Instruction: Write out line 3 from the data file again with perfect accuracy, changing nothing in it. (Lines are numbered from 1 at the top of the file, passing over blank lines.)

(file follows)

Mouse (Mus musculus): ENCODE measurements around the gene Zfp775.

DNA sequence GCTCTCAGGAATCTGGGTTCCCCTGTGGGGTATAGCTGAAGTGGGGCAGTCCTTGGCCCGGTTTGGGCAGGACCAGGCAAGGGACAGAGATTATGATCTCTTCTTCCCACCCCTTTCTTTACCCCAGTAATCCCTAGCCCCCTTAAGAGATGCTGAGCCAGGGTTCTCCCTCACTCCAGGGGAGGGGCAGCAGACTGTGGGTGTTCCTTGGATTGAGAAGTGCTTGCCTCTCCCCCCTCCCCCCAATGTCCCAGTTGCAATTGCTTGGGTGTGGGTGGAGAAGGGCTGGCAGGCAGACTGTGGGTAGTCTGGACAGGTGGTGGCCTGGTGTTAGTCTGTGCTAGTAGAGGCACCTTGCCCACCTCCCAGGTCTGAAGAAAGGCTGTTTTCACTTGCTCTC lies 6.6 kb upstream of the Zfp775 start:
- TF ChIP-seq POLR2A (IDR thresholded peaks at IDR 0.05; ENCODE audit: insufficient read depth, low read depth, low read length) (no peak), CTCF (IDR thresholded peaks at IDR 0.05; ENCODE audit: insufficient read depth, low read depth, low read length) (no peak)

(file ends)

- TF ChIP-seq POLR2A (IDR thresholded peaks at IDR 0.05; ENCODE audit: insufficient read depth, low read depth, low read length) (no peak), CTCF (IDR thresholded peaks at IDR 0.05; ENCODE audit: insufficient read depth, low read depth, low read length) (no peak)